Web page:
Could Finland become the fair Silicon Valley of the 2020s? – Enthusiasm for health data and the coronavirus application makes Finns stand out
According to an international survey commissioned by Sitra, there are more people in Finland who have used smart devices for health data measurement for more than five years than in the reference countries of France, Germany, and the Netherlands.
Finns enthusiastically use smart devices for the self-measurement of health data compared to the French, Dutch and Germans. A total of 15 per cent of Finns have used smart devices for health data measurement for more than five years, which is more than in the reference countries. Nearly half of Finns (48 per cent) would also be prepared to share their health data with research programmes, for example.
The survey was conducted by Kantar TNS Oy in the Netherlands, France, Germany and Finland in June and July 2020. More than 4,000 respondents took part, with about 1,000 people represented in each country. Sitra’s Senior Lead Tiina Härkönen says that Finns’ positive attitude towards data and technology should be turned more effectively into an asset.
“When looking at many indicators, Finland is already ahead of other countries when it comes to individuals’ positive attitude towards technology, people’s digital skills and related services offered by society. That is why especially here in Finland we should invest in the creation of trust-based, human-driven data economy Human-driven data economy A model that recognises the importance of people and their needs as being fundamental to the working of a data economy. Individuals are not seen as mere objects from which to gather information but instead as active participants whose individual and legitimate needs are respected and heard in the data economy field. Open term page Human-driven data economy services. On the basis of the survey, Finland and Finnish companies have good preconditions for becoming the new, fairer ‘Silicon Valley’ of the 2020s,” says Härkönen.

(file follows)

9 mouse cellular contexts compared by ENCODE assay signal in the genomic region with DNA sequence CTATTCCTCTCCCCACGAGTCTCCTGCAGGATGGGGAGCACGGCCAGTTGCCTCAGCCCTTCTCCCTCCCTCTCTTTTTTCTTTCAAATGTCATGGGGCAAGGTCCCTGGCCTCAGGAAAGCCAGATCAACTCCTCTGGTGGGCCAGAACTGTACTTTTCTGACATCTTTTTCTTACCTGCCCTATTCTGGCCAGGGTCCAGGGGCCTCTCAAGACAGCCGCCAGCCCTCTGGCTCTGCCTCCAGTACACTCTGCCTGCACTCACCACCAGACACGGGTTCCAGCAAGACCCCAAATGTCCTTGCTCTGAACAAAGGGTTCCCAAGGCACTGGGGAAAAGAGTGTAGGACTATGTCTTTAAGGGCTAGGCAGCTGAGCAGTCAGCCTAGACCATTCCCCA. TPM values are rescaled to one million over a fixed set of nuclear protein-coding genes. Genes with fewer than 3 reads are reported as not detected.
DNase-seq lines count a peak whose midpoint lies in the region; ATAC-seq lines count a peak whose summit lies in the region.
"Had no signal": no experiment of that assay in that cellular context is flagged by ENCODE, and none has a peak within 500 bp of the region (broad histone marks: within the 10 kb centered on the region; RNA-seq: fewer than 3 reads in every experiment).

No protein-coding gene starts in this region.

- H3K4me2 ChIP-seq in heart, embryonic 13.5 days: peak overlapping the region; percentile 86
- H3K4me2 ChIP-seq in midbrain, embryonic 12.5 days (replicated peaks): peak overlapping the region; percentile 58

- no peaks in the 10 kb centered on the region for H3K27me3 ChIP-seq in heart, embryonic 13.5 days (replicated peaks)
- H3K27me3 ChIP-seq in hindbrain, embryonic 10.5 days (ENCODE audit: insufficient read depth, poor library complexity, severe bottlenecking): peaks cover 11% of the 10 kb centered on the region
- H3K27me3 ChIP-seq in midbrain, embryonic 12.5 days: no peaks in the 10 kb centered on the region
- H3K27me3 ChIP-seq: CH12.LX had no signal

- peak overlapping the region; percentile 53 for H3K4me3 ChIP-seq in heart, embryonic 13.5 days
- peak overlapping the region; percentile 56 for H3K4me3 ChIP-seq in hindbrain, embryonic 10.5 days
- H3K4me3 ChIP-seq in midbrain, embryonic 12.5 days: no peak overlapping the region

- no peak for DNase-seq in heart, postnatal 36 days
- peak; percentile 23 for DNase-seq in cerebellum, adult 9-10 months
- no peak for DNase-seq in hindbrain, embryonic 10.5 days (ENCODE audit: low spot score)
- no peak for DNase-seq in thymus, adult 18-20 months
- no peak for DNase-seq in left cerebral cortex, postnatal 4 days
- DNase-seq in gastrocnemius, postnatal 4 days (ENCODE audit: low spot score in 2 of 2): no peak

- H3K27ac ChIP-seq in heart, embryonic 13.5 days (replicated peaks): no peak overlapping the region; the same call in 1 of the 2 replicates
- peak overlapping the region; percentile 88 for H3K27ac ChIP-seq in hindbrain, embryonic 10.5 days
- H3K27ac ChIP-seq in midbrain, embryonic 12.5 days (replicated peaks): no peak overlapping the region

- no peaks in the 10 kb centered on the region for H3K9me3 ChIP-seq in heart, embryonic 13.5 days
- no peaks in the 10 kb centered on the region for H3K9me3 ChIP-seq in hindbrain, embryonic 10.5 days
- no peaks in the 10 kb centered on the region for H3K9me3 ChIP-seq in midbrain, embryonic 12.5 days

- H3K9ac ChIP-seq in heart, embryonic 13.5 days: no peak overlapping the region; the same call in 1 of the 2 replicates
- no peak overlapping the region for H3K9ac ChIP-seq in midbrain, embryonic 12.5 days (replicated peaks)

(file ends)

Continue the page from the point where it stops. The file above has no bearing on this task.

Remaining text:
Well-being data measurement has led to lifestyle changes
Half of all the survey respondents use various well-being measurement instruments or applications. The use of devices, such as activity trackers and smart rings, has increased especially during the past two years. Measurement is further increasing: a fifth of the device users had started their use during the six months prior to the survey.
Those who currently measure their well-being data feel that the data is very useful for them. A total of 40 per cent of the respondents said that they have become motivated to do more/better exercise and nearly a fifth, 19 per cent, had adopted healthier eating habits.
There is an urgent need to find solutions – the coronavirus crisis has highlighted the tensions between technology and data use
In the past few months, the perception of Finns as a nation with a positive attitude towards digital development and technology has become even stronger as the result of the popularity of Koronavilkku, the coronavirus tracking application. By the end of September, more than two million Finns had downloaded the application. This is a much larger share of the population than in most countries that have a tracking application in use.